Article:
President Todd gave an update on capital projects. He reported that he had met with legislators in Frankfort about all the capital needs for the university. He does not anticipate much help from Frankfort; therefore, the university must put research at the top of its priorities.
President Todd reported that he is working to improve his communications with faculty. He plans to attend college meetings as soon as possible and has already met with the Fine Arts faculty. He will be meeting with the University Senate and plans to begin having breakfasts with selected faculty across campus. He talked about a book entitled The World is Flat and encouraged the Board to read it. He plans to schedule campus lunches to discuss the book in an effort to improve communications on campus.
President Todd talked about undergraduate initiatives and said the administration needs to maintain its focus on undergraduate studies. There will be an announcement soon about a Center for Undergraduate Excellence. There will be seven living-learning centers in the dormitories. He explained the process for students to learn throughout the day and stated that this should help the retention rate. Some major committees will be working on this issue. He noted that he welcomed 400 honor students to campus yesterday.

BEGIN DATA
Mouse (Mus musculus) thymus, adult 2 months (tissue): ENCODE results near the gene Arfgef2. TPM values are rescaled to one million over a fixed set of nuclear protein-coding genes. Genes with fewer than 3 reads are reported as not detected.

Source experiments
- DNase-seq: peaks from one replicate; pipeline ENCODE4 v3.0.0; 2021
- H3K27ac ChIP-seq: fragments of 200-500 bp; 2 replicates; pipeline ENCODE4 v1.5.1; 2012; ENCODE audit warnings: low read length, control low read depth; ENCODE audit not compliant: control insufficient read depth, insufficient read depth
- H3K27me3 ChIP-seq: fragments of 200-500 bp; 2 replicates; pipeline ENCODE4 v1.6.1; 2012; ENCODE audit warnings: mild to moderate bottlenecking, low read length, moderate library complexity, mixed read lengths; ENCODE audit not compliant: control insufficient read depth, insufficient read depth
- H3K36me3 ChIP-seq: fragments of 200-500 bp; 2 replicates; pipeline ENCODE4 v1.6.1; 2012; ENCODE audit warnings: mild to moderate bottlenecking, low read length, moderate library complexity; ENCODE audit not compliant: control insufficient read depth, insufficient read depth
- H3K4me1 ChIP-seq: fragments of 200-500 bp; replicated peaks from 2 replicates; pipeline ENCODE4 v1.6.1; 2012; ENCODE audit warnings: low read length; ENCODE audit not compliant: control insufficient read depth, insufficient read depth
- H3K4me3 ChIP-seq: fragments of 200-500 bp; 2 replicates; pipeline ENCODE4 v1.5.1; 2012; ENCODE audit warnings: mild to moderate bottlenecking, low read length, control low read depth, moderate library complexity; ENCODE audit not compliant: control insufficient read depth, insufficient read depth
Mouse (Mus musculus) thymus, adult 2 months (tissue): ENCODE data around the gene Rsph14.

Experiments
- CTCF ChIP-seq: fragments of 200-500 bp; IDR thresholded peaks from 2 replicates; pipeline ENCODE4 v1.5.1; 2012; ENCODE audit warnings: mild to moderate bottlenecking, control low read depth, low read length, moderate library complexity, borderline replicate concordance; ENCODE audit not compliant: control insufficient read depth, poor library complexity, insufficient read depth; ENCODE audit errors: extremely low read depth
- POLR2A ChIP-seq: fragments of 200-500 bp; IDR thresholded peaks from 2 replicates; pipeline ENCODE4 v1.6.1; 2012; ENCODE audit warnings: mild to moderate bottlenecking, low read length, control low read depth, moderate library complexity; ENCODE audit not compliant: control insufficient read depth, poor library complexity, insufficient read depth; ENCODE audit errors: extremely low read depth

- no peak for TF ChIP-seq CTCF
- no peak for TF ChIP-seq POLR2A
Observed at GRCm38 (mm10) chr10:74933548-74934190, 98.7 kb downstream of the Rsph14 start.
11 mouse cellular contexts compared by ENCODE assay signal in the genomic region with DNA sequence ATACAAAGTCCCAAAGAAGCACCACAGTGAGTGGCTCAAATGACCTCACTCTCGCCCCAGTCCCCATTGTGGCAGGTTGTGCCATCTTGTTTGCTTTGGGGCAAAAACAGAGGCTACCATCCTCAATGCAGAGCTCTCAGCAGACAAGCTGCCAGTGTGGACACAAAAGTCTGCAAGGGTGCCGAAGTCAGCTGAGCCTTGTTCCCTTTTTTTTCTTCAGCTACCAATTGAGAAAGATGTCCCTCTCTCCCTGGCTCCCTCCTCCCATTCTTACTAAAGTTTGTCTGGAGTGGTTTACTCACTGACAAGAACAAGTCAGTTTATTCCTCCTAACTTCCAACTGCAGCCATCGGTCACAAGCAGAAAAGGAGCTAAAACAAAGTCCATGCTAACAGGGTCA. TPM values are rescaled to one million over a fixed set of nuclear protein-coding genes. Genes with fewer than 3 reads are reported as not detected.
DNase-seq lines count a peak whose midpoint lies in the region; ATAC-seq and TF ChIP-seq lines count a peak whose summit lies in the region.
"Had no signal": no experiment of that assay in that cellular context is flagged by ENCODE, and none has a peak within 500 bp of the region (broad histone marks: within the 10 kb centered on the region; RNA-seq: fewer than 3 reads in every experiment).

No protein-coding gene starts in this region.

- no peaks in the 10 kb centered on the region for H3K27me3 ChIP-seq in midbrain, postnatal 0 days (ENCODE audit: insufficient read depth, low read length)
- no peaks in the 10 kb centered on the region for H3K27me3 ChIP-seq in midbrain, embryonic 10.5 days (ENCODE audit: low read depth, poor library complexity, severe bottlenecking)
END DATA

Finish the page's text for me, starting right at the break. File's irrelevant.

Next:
He concluded his remarks by saying that these are the kinds of updates that the Board should know, and he feels good about this update.
E.        Coldstream Update
Mr. John Parks, Executive Director of Coldstream Research Campus, gave the Board the following report on the Coldstream Campus.